Patient Safety Power Play: The National Patient Safety Consortium – bringing a shared vision for change alive295969/7/2016 7:23:54 PMPatient Safety Power Plays While there is a great deal of hype around New Year's Eve – I'm thinking of the enthusiasm for resolutions, new projects, etc. – for me, autumn is a more significant time for becoming re-energized. It might be a remembrance of all that back to school energy in my life and the lives of my children, or just the Canadian crispness in the air, but autumn is when I take stock of important projects. In line with this autumn energy, the National Patient Safety Consortium gathers this month for its fourth face-to-face meeting. In 2014, the Canadian Patient Safety Institute brought together key partners in Canadian healthcare and established the National Patient Safety Consortium to drive a shared action plan for safer healthcare. More than 50 participating organizations, including national organizations, provincial and territorial quality and patient safety councils, government representatives, professional associations and patient groups are working to bring a shared vision for change to life. Please have a look at some of the interesting achievements belowNever Events for Hospital Care in CanadaPatient Safety and Quality Priorities for Consortium Participants A Canadian Snapshot (Dec 2015)Patient Engagement Resources Overall, 60 per cent of all Consortium actions are complete, thanks entirely to the collaboration of the many groups involved. It really is incredible that such diverse groups can come together in such an effective way. In order to have a collective impact, five specific conditions must be met, and I'm proud to say that we are excelling in each Common Agenda – agreed upon very early in the process Shared Measurement – collected and shared quarterly with all of you Mutually Reinforcing Activities – each action contributes to the overarching goal Continuous Communication – face-to-face meetings scheduled and attended Backbone Support – dedicated staff are committed to our success Positive, long-term change is achievable only when people work together. Thanks to each member, and to everyone committed to positive nation-wide healthcare improvement, the shared vision is not only alive, but well. Please feel free to contact me personally at cpower@cpsi-icsp.ca to discuss any patient safety issues that are on your mind. Yours in patient safety, Chris Power9/7/2016 4:00:00 PMWhile there is a great deal of hype around New Year's Eve – I'm thinking of the enthusiasm for resolutions, new projects, etc. – for me, autumn is a9/20/2016 4:52:23 PM264http://www.patientsafetyinstitute.ca/en/NewsAlerts/News/Pages/Forms/AllItems.aspxhtmlFalseaspx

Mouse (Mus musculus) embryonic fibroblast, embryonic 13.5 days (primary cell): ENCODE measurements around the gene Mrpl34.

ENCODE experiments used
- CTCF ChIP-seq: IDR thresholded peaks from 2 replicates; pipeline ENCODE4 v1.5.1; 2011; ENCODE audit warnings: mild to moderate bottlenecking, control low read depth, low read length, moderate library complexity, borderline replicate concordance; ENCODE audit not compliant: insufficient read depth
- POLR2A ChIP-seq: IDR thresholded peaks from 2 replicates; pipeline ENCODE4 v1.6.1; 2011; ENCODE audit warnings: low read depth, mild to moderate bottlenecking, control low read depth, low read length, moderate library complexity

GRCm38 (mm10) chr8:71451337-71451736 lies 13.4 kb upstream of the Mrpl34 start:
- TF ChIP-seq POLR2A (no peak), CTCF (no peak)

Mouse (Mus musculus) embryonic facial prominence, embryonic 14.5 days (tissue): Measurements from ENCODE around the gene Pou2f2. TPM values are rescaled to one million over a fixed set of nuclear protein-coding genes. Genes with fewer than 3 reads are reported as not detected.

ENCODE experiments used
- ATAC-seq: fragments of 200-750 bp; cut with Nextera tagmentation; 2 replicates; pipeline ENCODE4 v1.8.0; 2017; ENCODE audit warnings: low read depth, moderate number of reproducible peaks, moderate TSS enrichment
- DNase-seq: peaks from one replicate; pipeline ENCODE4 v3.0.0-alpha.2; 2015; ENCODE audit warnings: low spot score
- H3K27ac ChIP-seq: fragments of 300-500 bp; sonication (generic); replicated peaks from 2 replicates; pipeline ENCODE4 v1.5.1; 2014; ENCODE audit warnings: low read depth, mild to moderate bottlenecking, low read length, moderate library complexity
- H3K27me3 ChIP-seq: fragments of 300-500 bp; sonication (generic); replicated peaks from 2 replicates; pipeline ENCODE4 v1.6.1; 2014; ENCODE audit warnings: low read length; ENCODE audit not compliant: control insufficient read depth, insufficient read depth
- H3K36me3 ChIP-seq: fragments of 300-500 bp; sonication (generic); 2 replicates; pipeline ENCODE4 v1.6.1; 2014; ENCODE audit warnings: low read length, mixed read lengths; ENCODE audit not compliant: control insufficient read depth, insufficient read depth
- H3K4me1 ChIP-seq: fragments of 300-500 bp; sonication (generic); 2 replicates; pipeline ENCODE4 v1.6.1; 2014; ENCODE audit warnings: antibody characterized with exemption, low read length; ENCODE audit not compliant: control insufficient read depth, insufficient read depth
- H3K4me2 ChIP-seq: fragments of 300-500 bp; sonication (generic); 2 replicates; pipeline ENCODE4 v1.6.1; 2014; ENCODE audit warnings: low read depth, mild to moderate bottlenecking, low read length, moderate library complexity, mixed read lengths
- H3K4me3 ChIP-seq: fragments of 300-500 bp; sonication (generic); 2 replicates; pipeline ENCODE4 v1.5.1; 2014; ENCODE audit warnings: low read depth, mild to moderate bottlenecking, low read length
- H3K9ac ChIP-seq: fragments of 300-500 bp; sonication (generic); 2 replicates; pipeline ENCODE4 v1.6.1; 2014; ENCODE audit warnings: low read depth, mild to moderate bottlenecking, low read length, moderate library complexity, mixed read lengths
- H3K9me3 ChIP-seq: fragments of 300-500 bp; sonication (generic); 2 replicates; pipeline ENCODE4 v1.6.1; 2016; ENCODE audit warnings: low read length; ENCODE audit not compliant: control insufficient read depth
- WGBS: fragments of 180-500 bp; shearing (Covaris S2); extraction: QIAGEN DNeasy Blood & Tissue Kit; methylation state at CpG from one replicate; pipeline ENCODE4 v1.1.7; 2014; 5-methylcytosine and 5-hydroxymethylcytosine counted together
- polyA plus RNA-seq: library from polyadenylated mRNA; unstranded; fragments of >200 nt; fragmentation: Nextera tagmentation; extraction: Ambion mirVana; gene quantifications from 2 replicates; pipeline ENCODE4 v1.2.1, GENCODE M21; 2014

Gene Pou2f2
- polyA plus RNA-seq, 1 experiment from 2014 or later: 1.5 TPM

Canadian Red Cross shares key learnings from the Home Care Safety Falls Collaborative236138/30/2016 3:14:18 PMPatient Safety News ​​In late 2015, the Canadian Patient Safety Institute, the Canadian Home Care Association and the Canadian Foundation for Healthcare Improvement launched the Home Care Safety Falls Collaborative. Organizations providing care in the home participated in a series of online virtual meetings and received individualized coaching and support to prevent falls in the home. Teams from the Canadian Red Cross, Eastern Health, Saint Elizabeth Health Care, VHA Home HealthCare and the Winnipeg Regional Health Authority participated in the six-month Collaborative. In this article, The Canadian Red Cross shares their key learnings from the Collaborative. The Canadian Red Cross (Ontario Community Health & Wellness programs) used a two-prong approach in setting the goals they wanted to achieve as it relates to the Home Care Safety Falls Collaborative. One of their measures focused on a specific targeted client population at high risk for falls and the other was to develop a service planning tool related to the outcome of the InterRAI Community Health Assessment (CHA), which is a standardized tool that is a mandated requirement of all Ontario community support service programs. "The Service Planning Tool helps frontline workers to identify action items that engage both the client and the caregiver in the care process, and promotes the understanding that clients and/or their caregivers have a responsibility to be actively involved in their care," says Jody Hales, Director of Quality Assurance & Risk, Canadian Red Cross Community Health & Wellness programs. "It is not just about providing a service; the client and/or their caregiver need to be engaged, and take on a role of responsibility as it relates to their own well-being." In developing and evaluating the Service Planning Tool, one of the key findings was that many caregivers are a family member or significant other of the client, who work outside of the home and therefore are most often not present for the client's assessment (assessments are done during the regular work day, most often when the caregiver is working). "That was quite a finding for us," says Hales. "Even though we are a 24/7 service, our supervisors work nine to five, Monday to Friday and are on-call for emergencies, we don't plan after-hour home visits and we may need to consider that. We need to understand our client population; you can't put everyone into one basket." This pilot project was affiliated with the Canadian Red Cross assisted living and attendant care programs in Cornwall, Ontario focusing on the use of the InterRAI Community Health Assessment (CHA) tool. This involved using the electronic validated assessment tool (as mandated in Ontario), where information is auto-populated into clinical assessment protocols (CAPs), which help identify specific risks to each individual client, which in turn, informs the care planning process. "One of our key findings was with connectivity issues at the point of care, being in the client's home – connectivity was very sporadic," says Hales. "This led to the completion of a provincial survey which identified that connectivity was a huge challenge across the province, not only in outlying areas, but in apartment buildings, basements suites and other geographic areas. Before you employ anything electronically, you really need to conduct foundational work to determine its feasibility and identify what effect it will have on both the provider and the end user." The connectivity issues resulted in the Canadian Red Cross supervisors and care coordinators having to print off the forms and manually completing them during the assessment at the point-of-care, then returning to the office and entering the data electronically (where there was good connectivity) which in turn would then auto-populate the risks for each specific client – clinical assessment protocols (CAPs). The supervisors and care coordinators would then travel back to the client's home to discuss the identified risks to inform the care planning process, in collaboration with the client. It is a huge, time-intensive process that requires duplicate effort resulting in additional workload. The Canadian Red Cross is now looking at options to address the identified connectivity challenges. Another key learning was related to client engagement. Understanding what is important to the client, rather than relying on worker perception. The Canadian Red Cross had a client representative join their Falls Collaborative team. "Our client representative was invaluable," says Hales. "She reviewed existing support documents and provided open and honest feedback. What was really interesting and important was to be cognizant of the level of information that we are providing. It is critical to understand our audience when delivering information. We must make it relevant and understandable for our clients and caregivers. We need to identify what is most important to our end user - our clients and focus on that." Jody Hales explains that they don't service just one client population. "As a service provider, it is vital that we understand the unique needs of all our client populations and although it is predominantly the senior, frail population that most often uses our services, we also have an attendant care population -servicing adults with physical disabilities." "Our quality improvement work is a continuous process," says Hales. "You can't just develop something and leave it. You need to engage clients, their caregivers and our frontline staff – those that are using the tools to ensure they continue to be relevant and responsive to the needs of our client population(s). We recognize that clients and their caregivers are critical partners in their plan of care. As we move forward with our client/caregiver engagement journey, our commitment is to creating the best possible client experience in partnership with our clients, families and the broader community." ​8/30/2016 4:00:00 PMIn late 2015, the Canadian Patient Safety Institute, the Canadian Home Care Association and the Canadian Foundation for Healthcare Improvement9/8/2016 4:02:16 PM284http://www.patientsafetyinstitute.ca/en/NewsAlerts/News/Pages/Forms/AllItems.aspxhtmlFalseaspx